11. Something to consider re: native speakers as their own interpreters. I’m not a native speaker of English, but most of my education has been in English. Although I can communicate conversationally quite easily in my native language, and understand cultural nuances, jokes, idioms, etc, I cannot effectively discuss any topic that’s covered in school at high school or later, simply because I never learned the relevant vocabulary, and never learned how to speak about that topic in any language that’s not English. I imagine this is even worse after medical school, since a lot of doctors I know can’t even speak in English without resorting to medicalese! This focus on native speakers would require that they learn, side-by-side, in both English and their native language. I’m not sure that’s reasonable given the existing workload.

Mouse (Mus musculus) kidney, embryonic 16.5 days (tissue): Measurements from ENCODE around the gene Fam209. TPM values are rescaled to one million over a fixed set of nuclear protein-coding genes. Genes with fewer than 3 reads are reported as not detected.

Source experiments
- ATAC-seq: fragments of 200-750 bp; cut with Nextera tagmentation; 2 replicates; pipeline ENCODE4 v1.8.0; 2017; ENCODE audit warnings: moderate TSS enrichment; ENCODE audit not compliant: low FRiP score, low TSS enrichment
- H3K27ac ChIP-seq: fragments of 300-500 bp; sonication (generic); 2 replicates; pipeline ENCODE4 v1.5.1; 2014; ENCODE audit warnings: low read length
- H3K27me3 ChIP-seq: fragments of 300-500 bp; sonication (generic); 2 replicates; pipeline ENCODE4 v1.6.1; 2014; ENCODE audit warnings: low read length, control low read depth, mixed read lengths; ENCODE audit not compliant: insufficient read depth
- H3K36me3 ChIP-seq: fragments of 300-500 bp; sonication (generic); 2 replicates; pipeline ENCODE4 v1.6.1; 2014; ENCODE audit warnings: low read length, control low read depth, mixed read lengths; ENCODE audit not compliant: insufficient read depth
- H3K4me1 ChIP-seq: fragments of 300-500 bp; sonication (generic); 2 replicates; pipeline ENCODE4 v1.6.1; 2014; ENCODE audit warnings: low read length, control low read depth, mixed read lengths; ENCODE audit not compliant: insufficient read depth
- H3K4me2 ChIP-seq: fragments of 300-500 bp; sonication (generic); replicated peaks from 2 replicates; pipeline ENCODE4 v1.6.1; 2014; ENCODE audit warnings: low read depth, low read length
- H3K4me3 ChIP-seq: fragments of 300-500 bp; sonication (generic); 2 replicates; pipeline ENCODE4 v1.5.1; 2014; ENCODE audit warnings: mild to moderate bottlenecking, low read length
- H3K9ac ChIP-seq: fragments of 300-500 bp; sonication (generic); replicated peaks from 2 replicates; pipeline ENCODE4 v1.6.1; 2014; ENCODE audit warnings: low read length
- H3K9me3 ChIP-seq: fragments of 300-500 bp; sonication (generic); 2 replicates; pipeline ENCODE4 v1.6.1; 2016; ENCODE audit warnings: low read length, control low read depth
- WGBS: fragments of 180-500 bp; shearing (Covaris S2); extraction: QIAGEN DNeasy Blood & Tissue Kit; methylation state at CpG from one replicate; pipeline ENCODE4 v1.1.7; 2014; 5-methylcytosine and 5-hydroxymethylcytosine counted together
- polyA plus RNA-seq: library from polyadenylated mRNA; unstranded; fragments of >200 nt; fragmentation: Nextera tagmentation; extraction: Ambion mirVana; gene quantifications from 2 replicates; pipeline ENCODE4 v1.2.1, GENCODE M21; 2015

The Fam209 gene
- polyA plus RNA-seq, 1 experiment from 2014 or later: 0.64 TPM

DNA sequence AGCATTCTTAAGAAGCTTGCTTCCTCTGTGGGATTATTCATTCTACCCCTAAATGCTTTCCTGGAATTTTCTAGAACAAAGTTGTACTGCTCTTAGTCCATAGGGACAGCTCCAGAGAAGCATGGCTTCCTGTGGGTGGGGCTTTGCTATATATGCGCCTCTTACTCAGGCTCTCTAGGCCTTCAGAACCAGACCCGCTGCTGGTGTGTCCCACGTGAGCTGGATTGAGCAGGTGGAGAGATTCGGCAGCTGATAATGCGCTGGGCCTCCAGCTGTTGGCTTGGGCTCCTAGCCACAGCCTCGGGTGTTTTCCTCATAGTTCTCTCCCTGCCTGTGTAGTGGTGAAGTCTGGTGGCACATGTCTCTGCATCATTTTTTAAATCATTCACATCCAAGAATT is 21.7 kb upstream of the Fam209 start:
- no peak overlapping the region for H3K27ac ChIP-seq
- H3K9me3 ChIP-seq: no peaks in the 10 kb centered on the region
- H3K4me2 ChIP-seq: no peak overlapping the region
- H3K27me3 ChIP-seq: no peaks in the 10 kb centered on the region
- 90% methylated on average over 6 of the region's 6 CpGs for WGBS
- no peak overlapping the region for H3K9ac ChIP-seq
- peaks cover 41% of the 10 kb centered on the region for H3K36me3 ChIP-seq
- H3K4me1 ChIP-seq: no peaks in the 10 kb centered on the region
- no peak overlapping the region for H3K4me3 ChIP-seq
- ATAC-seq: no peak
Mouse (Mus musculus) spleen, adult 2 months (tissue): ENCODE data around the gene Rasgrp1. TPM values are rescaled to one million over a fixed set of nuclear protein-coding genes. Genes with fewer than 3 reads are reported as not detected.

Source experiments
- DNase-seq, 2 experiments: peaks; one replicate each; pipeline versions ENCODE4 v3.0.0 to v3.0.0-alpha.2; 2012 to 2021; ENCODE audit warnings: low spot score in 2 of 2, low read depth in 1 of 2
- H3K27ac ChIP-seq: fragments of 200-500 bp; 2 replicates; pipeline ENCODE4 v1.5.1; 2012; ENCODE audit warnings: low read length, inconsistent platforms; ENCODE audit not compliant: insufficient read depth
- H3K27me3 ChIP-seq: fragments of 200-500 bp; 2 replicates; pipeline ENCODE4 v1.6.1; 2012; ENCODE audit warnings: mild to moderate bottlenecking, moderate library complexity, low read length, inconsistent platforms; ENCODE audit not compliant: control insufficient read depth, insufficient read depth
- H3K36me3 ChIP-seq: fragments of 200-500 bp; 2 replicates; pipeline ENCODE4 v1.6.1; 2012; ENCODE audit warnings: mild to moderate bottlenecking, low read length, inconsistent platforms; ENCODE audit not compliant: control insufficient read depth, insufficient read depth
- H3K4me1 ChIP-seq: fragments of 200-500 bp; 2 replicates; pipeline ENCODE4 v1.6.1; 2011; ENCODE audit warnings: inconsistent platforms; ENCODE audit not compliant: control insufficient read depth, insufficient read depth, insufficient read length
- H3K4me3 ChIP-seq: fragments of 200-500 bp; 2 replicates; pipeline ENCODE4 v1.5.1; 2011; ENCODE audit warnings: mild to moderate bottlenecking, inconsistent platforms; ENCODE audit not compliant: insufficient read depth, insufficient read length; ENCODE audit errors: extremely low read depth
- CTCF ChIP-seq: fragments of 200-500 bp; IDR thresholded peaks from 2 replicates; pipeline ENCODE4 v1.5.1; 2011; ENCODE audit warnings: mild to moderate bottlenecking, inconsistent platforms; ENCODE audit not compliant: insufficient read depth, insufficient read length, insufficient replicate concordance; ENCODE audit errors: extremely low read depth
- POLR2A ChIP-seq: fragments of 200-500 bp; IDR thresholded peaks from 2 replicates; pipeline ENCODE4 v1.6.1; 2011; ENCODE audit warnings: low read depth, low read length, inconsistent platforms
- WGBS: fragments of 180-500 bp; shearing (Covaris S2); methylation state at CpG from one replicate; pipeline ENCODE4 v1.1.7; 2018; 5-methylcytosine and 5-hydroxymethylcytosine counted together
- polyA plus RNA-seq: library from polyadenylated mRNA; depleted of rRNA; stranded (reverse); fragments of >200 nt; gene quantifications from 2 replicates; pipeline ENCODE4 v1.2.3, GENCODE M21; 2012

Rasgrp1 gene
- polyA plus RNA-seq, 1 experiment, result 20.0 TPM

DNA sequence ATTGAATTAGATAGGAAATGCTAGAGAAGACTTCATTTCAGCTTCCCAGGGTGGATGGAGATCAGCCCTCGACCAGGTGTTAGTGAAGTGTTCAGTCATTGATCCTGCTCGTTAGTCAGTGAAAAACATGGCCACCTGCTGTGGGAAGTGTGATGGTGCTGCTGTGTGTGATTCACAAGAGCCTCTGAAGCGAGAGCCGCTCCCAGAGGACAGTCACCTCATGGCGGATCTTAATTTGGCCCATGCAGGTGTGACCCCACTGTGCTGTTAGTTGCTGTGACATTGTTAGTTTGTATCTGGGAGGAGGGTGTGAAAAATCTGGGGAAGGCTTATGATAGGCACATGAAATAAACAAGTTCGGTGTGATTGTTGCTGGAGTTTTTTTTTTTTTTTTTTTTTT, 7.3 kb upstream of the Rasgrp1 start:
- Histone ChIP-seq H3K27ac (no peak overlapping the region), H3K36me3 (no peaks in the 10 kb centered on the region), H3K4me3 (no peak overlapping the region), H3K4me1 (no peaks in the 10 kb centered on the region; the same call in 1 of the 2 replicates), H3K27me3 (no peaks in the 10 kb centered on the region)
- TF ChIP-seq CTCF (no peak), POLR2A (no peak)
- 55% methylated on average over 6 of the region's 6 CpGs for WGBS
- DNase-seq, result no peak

I think interpreters are in fact a *better* option than native-speaking medical professionals (or FL-trained medical professionals). For one, interpreters are professionally trained and experienced in their work, not tangentially-trained (the vast majority of a medical professional’s experience will be in English for the vast majority of medical professionals). And second, interpreters can provide an ally to the patient that’s constant regardless of the shifts in medical personnel that can accompany a hospital stay, for instance. It’s nice to have an interpreter who can speak to any doctor on staff, instead of waiting for the one doctor who speaks your language (at a sixth-grade level, if that doctor is me). This does, of course, presume that an interpreter is always available; but I think our money would be better spent on insuring the presence of interpreters than on insuring that doctors take X semesters of foreign language study or requiring medical professionals who are native-speakers of non-English languages to move to areas where their native language is useful.